Viewpoint: Session difficult, but hopefully one that can benefit Minnesota in the future
There were two issues on which Republicans and Democrats could agree.
As the 2023 legislative session ends, I first want to thank the many constituents who called, emailed and even visited the Capitol this session. Your input is valuable to me as we consider the bills and ideas up for debate.
I think one of my favorite moments as a senator this year was racing up the senate steps with Red Lake County elementary, and seeing the students from Warren-Alvarado-Oslo, Wein-E-Mac, and other schools. I also had a visit from Fisher, East Grand Forks, W-A-O and Bemidji superintendents, heard from college students about the state grant program, and met with nurses and care providers about their concerns. I’m grateful to have the opportunity to represent each of you in the Senate.
The session started with a huge surplus and high hopes for real tax relief. We proposed the “Give it Back” tax plan with $13 billion over two years in permanent tax cuts, including the full elimination of the Social Security income tax, and larger one-time rebates. However, Democrats now in control took a different approach and increased government spending by a whopping 40%, from $52 billion to $72 billion. I’m disappointed there wasn’t any interest in making tax cuts permanent or providing bigger rebate checks; $260 in this economy just doesn’t go far enough.
Even worse, Democrats raised taxes by at least $9 billion. While the rebate checks are one-time payments, these tax increases are permanent. Some of the biggest increases were from the tax bill, which raised taxes by $2.2 billion; Paid Family and Medical Leave is a $2.1 billion tax increase on every employee and employer in the states and the transportation bill included $3.8 billion in tax and fee increases. We were all shocked when a gas tax was even entertained – much less passed – having never received a single hearing in either the House or the Senate.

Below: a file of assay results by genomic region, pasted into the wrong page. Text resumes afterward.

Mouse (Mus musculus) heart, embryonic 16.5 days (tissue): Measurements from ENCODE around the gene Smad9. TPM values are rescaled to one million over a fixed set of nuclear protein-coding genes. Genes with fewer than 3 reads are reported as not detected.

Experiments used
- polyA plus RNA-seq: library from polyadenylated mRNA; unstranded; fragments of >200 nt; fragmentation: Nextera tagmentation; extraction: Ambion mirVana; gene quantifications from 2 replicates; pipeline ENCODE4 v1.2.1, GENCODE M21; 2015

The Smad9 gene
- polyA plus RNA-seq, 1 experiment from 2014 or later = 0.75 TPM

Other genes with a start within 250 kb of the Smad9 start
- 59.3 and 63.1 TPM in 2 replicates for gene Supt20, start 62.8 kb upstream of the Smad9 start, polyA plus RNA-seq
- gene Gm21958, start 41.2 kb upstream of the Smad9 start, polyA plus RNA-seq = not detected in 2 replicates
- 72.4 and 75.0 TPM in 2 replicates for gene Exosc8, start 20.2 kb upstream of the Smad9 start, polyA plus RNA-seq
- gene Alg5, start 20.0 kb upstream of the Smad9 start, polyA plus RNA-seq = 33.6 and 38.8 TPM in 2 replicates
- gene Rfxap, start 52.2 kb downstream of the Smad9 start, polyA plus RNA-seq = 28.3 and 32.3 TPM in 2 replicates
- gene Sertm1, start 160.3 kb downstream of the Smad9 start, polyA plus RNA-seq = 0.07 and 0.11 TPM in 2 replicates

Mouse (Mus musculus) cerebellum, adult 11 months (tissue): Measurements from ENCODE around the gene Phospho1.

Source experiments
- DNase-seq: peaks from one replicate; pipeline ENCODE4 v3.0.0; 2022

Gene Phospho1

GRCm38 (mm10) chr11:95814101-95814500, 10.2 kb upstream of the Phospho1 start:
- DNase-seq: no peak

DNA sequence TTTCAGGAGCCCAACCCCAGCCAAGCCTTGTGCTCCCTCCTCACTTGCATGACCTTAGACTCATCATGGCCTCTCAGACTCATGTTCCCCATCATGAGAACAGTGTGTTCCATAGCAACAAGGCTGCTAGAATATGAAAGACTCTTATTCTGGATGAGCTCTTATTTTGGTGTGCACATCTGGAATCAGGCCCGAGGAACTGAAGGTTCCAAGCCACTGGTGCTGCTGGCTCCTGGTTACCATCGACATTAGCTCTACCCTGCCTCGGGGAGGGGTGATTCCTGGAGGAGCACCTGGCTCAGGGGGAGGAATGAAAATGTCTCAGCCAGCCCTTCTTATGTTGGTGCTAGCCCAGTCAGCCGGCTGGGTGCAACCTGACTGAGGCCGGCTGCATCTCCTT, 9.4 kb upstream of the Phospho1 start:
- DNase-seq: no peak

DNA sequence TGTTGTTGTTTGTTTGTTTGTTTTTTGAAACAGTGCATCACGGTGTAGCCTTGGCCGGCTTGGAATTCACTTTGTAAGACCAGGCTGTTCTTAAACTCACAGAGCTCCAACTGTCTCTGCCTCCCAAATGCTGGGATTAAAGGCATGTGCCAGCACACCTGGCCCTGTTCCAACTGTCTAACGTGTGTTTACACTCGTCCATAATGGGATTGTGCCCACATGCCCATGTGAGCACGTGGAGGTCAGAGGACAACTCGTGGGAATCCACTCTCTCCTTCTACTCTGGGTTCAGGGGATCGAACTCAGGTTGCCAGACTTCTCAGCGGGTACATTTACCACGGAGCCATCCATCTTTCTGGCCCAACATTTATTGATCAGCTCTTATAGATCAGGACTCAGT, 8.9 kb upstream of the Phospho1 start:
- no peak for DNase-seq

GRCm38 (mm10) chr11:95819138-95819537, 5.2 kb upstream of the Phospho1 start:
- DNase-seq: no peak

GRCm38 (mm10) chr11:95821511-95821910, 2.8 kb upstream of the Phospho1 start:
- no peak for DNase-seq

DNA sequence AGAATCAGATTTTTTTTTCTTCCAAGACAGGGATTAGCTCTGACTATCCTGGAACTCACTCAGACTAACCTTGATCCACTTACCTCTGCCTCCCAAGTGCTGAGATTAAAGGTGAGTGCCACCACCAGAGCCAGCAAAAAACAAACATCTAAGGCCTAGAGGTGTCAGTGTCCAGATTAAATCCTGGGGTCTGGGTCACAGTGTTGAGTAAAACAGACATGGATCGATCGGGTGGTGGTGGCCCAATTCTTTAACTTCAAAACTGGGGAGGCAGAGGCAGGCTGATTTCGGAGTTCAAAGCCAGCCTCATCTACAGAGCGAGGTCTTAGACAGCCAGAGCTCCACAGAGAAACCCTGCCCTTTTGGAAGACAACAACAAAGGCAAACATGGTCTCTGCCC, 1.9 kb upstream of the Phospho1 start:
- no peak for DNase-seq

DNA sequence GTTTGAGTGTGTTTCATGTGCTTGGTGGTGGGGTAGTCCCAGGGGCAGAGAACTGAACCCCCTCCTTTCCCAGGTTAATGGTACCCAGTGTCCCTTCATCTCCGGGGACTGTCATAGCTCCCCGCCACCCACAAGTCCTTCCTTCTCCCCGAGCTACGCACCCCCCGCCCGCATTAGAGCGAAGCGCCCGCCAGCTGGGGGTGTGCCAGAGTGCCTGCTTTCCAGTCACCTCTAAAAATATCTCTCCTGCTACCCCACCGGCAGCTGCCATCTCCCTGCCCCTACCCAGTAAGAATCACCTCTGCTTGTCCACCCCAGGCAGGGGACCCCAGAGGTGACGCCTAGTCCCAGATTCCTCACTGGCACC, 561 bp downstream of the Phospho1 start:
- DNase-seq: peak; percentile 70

That’s not how laws are supposed to be made. We need input from the entire state, including the minority legislators, to have the best legislation possible. Sadly, this session was marked by partisanship, with Republican ideas and amendments that had broad bipartisan support during floor votes stripped out of bills without explanation. Instead, Democrats pushed full steam ahead on their own agenda to pass huge bills, like marijuana legalization, government-run paid family leave, and gun control without working to earn the votes of Republicans who care about these issues too.
There were two issues that we did finally agree on.
First, we heard all session that nursing homes across the state were struggling to stay open, and we risked dozens of closures if we didn’t get them a lifeline of financial help. The $300 million we secured includes direct grants, facility rate increases, and a workforce incentive fund that adds up to about $1.1 million for every nursing home in the state.
Second, we passed a bipartisan bonding bill that prioritized safe roads and bridge, public safety, and water treatment projects across the state. I know people were concerned a bonding bill would not happen, but we worked out an agreement that actually funded more projects than the first bill that failed in March, a much better deal for everyone in the end.
So, while this session has been difficult, I am hopeful that next year we can use the last week of the session as a model to work together to pass bipartisan bills and laws that will help the whole state.
Mark Johnson, a Republican from East Grand Forks, represents Minnesota District 1 in the state Senate.